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Medical First: 3-D Printed Skull Successfully Implanted in Woman

Another day, another advance in 3-D printing technology.

Doctors in the Netherlands report that they have for the first time successfully replaced most of a human’s skull with a 3-D printed plastic one — and likely saved a woman's life in the process.

The 23-hour surgery took place three months ago at University Medical Center Utrecht. The hospital announced details of the groundbreaking operation this week and said the patient, a 22-year-old woman, is doing just fine.

Image: 3-D printed skull
Doctors at UMC Utrecht in the Netherlands replaced the top part of a woman's skull with a 3-D printed plastic one. UMC Utrecht

The woman, whose name wasn’t released, suffered from severe headaches due to a thickening of her skull. She slowly lost her vision, her motor coordination was suffering and it was only a matter of time before other essential brain functions would have atrophied, Verweij said in a press release issued by UMC Utrecht.

Verweij noted that in some brain operations it’s common for part of the skull to be temporarily removed to reduce pressure on the brain, then put back later or replaced by an artificial implant. In this case, doctors inserted nearly an entire plastic skull that was manufactured with the help of Anatomics, an Australian medical device company that specializes in 3-D printing,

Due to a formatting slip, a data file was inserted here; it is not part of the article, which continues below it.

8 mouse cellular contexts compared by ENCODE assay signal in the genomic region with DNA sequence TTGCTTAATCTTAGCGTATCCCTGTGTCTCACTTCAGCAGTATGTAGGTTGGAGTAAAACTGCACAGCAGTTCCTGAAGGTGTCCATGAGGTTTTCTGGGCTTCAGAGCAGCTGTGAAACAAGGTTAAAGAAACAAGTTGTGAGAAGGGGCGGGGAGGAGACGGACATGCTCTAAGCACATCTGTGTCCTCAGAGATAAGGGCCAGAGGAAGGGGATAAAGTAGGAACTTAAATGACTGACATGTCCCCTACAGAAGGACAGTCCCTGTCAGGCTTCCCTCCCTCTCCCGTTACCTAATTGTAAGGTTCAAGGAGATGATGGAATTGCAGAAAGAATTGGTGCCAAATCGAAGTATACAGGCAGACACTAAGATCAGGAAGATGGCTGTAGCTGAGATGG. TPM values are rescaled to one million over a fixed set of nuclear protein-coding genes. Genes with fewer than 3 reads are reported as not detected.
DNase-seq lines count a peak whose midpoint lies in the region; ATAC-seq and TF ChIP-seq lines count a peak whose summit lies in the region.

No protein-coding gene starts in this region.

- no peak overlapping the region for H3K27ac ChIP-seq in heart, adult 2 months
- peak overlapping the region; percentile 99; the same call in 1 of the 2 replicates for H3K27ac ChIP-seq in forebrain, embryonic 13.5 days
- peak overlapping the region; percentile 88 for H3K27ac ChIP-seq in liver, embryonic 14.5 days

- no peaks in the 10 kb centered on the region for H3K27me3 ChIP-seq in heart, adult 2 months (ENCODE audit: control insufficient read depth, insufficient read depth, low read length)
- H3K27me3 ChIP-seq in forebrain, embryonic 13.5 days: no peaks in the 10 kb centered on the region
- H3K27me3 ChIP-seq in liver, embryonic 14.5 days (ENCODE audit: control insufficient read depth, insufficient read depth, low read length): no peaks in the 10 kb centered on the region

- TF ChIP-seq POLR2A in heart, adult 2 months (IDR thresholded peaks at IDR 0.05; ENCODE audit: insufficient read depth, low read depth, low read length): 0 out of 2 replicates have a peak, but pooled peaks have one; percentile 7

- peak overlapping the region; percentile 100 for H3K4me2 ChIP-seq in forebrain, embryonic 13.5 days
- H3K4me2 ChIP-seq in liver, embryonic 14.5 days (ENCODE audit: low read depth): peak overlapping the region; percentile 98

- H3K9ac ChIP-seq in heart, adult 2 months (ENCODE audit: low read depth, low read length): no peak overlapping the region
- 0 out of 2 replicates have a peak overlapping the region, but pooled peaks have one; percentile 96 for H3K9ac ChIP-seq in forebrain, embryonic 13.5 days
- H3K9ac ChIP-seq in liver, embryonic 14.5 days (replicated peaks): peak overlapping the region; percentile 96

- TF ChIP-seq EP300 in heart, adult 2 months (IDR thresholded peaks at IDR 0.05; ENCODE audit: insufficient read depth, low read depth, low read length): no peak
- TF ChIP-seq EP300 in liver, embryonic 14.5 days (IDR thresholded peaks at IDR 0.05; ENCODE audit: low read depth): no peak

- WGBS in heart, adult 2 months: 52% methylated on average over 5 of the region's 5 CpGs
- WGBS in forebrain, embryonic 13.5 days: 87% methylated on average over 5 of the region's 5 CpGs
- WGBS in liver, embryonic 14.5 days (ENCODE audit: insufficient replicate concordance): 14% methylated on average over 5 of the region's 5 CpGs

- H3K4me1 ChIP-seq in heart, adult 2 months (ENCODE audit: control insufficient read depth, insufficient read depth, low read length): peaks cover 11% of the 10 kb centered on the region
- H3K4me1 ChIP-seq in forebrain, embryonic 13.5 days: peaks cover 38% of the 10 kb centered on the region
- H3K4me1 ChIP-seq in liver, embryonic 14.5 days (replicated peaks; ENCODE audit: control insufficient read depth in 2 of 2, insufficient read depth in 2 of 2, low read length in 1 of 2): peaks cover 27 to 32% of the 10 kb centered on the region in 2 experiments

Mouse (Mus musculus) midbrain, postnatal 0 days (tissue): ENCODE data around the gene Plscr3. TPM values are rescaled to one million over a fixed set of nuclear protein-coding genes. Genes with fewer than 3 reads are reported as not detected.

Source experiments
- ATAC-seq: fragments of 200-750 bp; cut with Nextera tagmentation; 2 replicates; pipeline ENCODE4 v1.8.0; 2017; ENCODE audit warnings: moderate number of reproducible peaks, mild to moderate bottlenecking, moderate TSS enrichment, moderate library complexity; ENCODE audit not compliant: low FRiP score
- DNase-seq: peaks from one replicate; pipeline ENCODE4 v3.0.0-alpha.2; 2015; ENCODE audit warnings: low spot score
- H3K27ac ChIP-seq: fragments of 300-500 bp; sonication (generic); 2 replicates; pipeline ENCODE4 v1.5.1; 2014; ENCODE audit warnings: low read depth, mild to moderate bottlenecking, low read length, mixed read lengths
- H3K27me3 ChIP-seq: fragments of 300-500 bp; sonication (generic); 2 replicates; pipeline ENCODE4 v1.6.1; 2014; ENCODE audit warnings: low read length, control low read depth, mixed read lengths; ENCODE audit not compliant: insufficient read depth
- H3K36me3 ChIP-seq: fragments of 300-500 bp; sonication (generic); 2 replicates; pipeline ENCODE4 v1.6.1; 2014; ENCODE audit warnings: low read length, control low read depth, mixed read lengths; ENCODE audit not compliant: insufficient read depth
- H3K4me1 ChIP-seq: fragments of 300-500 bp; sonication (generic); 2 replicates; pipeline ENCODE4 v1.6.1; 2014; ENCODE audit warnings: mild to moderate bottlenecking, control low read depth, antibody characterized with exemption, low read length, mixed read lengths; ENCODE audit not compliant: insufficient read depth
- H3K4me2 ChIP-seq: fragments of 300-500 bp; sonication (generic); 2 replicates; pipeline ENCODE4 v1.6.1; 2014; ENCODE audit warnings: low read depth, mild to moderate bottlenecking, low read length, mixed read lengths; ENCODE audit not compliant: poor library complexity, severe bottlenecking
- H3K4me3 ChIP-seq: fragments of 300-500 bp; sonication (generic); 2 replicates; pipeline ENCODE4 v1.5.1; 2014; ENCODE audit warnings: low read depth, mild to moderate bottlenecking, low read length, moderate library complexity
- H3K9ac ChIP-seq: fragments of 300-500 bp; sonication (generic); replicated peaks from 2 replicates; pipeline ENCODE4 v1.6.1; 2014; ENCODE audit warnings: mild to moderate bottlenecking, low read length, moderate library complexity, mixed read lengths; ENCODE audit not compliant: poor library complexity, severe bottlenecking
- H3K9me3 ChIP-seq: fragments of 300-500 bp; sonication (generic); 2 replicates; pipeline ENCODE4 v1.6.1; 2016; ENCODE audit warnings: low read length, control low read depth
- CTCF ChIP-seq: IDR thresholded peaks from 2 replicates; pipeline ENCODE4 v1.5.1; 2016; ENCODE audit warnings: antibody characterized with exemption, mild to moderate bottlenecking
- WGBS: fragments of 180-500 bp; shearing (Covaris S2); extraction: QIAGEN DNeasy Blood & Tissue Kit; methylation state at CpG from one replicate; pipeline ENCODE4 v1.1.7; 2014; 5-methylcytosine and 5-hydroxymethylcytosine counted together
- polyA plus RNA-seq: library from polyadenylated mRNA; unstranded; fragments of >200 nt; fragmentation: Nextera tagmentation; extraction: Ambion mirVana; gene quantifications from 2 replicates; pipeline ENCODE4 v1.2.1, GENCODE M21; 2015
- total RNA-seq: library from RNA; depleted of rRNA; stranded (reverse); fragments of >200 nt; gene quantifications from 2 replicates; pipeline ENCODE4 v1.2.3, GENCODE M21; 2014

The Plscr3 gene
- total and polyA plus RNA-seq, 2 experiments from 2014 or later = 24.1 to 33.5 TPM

"We used to create an implant by hand in the operating theater using a kind of cement, but those implants did not have a very good fit," Verweij said. "Now we can use 3-D printing to ensure that these components are an exact fit. This has major advantages, not only cosmetically but also because patients often have better brain function compared with the old method."

Three months after surgery, the woman’s pain is gone and she can see again.

“The patient has fully regained her vision, she has no more complaints, she's gone back to work and there are almost no traces that she had any surgery at all,” said Verweij.

In the video below, doctors describe the procedure in Dutch.